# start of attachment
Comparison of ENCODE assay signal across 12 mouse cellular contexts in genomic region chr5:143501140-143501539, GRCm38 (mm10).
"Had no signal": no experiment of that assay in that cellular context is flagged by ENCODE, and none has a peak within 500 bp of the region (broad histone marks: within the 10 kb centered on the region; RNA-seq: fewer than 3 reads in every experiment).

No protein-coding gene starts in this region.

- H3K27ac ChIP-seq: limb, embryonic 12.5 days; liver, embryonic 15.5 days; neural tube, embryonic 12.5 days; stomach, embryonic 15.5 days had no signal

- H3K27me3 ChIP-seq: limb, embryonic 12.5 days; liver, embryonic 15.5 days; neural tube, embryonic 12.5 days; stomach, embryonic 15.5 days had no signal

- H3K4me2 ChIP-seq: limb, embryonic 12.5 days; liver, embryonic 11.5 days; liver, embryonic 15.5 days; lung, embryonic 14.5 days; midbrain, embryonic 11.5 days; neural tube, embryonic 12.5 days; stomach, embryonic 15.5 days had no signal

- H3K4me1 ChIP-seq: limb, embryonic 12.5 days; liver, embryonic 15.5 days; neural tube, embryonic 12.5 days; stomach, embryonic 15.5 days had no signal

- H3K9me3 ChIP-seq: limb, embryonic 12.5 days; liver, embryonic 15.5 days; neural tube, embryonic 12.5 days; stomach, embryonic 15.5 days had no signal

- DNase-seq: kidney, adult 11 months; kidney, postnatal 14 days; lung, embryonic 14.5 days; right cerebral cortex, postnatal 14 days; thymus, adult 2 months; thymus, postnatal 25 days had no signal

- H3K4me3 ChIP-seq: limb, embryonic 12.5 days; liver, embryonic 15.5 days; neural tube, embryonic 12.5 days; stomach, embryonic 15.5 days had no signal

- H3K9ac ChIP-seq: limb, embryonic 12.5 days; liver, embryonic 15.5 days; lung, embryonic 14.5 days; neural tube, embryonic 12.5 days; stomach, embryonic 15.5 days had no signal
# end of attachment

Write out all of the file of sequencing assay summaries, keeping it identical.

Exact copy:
Comparison of ENCODE assay signal across 12 mouse cellular contexts in genomic region chr5:143501140-143501539, GRCm38 (mm10).
"Had no signal": no experiment of that assay in that cellular context is flagged by ENCODE, and none has a peak within 500 bp of the region (broad histone marks: within the 10 kb centered on the region; RNA-seq: fewer than 3 reads in every experiment).

No protein-coding gene starts in this region.

- H3K27ac ChIP-seq: limb, embryonic 12.5 days; liver, embryonic 15.5 days; neural tube, embryonic 12.5 days; stomach, embryonic 15.5 days had no signal

- H3K27me3 ChIP-seq: limb, embryonic 12.5 days; liver, embryonic 15.5 days; neural tube, embryonic 12.5 days; stomach, embryonic 15.5 days had no signal

- H3K4me2 ChIP-seq: limb, embryonic 12.5 days; liver, embryonic 11.5 days; liver, embryonic 15.5 days; lung, embryonic 14.5 days; midbrain, embryonic 11.5 days; neural tube, embryonic 12.5 days; stomach, embryonic 15.5 days had no signal

- H3K4me1 ChIP-seq: limb, embryonic 12.5 days; liver, embryonic 15.5 days; neural tube, embryonic 12.5 days; stomach, embryonic 15.5 days had no signal

- H3K9me3 ChIP-seq: limb, embryonic 12.5 days; liver, embryonic 15.5 days; neural tube, embryonic 12.5 days; stomach, embryonic 15.5 days had no signal

- DNase-seq: kidney, adult 11 months; kidney, postnatal 14 days; lung, embryonic 14.5 days; right cerebral cortex, postnatal 14 days; thymus, adult 2 months; thymus, postnatal 25 days had no signal

- H3K4me3 ChIP-seq: limb, embryonic 12.5 days; liver, embryonic 15.5 days; neural tube, embryonic 12.5 days; stomach, embryonic 15.5 days had no signal

- H3K9ac ChIP-seq: limb, embryonic 12.5 days; liver, embryonic 15.5 days; lung, embryonic 14.5 days; neural tube, embryonic 12.5 days; stomach, embryonic 15.5 days had no signal